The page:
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Published on 12 October 2011

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UCB launches campaign for World Arthritis Day

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A new campaign aimed at helping patients with Rheumatoid Arthritis (RA) to become more actively involved in their disease management has been launched by UCB today, on what is World Arthritis Day.

The ‘Get To Goal’ campaign provides new tools to help patients to establish and achieve personal and treatment goals in partnership with their physician.

Recent treatment recommendations issued by the European League Against Rheumatism (EULAR), highlight the importance of healthcare professionals agreeing patient treatment targets and goals that are monitored over a three month period – called the ‘treat-to-target’ concept.

The ‘treat-to-target’ concept has been successful in other disease areas, such as diabetes, arterial hypertension and coronary heart disease, but has not been fully utilised among the RA community.

“The use of goals and targets is an important patient strategy in managing rheumatoid arthritis,” said Prof Iris Loew-Friedrich, Chief Medical Officer at UCB.

“Despite the fact patients agree that setting goals and targets would be of benefit many patients say that their doctor does not currently discuss approaches that achieve personal targets.

“The Get to Goal Campaign aims to help patients set goals and track them, which we know is something patients are looking for.”

Results from a recent survey of 1,829 RA patients reinforced the importance of patient involvement in decision-making, with 82% saying they would like more control over how their disease is managed and 76% would like more in-depth conversations about their condition with their doctor.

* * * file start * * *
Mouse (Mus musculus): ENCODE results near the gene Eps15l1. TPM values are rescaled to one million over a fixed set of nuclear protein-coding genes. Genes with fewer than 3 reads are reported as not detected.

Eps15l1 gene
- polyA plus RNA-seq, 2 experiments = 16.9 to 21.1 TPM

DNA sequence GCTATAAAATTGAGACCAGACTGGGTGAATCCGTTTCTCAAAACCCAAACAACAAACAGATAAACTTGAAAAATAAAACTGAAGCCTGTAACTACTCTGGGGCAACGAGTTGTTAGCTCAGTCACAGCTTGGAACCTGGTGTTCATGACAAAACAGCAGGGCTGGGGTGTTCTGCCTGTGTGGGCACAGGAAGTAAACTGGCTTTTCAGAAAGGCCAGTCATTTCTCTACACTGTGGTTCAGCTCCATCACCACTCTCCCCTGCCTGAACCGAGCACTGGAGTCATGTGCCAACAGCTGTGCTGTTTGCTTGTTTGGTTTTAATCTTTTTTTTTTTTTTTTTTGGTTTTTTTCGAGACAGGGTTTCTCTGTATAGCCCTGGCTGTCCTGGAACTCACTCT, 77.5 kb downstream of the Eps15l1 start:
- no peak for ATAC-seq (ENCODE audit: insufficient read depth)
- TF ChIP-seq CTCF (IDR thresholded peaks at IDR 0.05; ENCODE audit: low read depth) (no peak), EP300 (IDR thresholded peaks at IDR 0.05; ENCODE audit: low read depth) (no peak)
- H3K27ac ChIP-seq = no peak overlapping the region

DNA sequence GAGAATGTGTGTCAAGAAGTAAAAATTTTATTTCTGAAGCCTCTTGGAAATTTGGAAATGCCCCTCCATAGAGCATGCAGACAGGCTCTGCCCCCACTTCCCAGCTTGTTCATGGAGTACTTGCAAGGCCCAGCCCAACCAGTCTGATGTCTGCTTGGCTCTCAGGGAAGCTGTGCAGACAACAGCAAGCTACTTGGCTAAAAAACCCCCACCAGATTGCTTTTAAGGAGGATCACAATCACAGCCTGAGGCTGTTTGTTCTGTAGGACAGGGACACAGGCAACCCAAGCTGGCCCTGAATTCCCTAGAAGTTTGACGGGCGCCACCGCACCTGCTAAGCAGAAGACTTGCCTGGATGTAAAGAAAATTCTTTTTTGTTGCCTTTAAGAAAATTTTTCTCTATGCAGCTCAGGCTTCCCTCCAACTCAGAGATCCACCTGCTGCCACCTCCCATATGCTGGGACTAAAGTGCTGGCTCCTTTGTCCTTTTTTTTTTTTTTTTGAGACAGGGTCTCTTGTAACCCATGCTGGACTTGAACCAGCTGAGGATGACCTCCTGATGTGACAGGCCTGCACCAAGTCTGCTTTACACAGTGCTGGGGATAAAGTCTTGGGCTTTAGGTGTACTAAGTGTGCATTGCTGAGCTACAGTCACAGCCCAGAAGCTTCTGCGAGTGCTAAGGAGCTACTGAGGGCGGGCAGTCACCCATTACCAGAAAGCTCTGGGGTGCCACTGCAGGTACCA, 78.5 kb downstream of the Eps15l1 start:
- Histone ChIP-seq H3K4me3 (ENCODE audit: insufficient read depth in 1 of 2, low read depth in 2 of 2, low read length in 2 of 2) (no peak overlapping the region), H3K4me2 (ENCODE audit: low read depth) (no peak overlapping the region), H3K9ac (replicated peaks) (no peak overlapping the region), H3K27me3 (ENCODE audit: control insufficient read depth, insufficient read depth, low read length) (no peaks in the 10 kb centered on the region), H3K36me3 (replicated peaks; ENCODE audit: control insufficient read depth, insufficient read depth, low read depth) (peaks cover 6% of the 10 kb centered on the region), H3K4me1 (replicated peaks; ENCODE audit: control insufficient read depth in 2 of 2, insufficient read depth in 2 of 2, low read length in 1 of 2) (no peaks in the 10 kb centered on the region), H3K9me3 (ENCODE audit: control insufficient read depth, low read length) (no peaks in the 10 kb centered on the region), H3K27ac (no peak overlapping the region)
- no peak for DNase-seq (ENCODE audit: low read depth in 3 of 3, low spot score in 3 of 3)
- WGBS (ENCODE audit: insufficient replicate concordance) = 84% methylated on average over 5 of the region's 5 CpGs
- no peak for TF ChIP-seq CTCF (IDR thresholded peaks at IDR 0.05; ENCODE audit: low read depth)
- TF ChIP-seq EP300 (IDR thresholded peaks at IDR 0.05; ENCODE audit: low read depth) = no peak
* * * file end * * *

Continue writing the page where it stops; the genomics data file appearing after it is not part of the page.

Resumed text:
Many patients are unaware of the ‘treat-to-target’ approach, with 60% of patients reporting that they have not heard of it.1 

The ‘Get to Goal’ campaign is an initiative from UCB, which consists of a series of patient-resources.

These include newly developed Get to Goal – RA Treatment and Management Tools, Get to Goal Exercise Programme, as well as Get to Goal Patient Lifestyle Guides.

These tools and resources are available for doctors, patient groups and medical centres, and are aimed at helping patients to better understand their RA and work with their physician to set goals and better monitor progression of their disease.

The campaign addresses growing evidence that goal-setting may not be part of everyday clinical practice for patients living with RA. For example, survey results showed that while 87% of all respondents agreed that establishing and achieving personal treatment targets would have a positive impact on the management of their disease, and 73% said that their doctor or healthcare professional did not discuss approaches that achieved personal targets.

If left untreated RA can lead to irreversible joint damage, but through a ‘treat–to–target’ approach patients and their doctors can proactively manage RA progression by tracking their physical activity.

RA patients can proactively improve their disease activity by incorporating physical activity into their daily routine, which can also improve general sense of wellbeing.

Get to Goal has been developed by UCB to complement World Arthritis Day’s ‘Move to Improve’ campaign.

As the campaign theme for this year’s World Arthritis Day ‘Move to Improve’ recognises the importance of physical activity and focuses on healthy and easy ways to include exercise into a patient’s daily routine.

UCB



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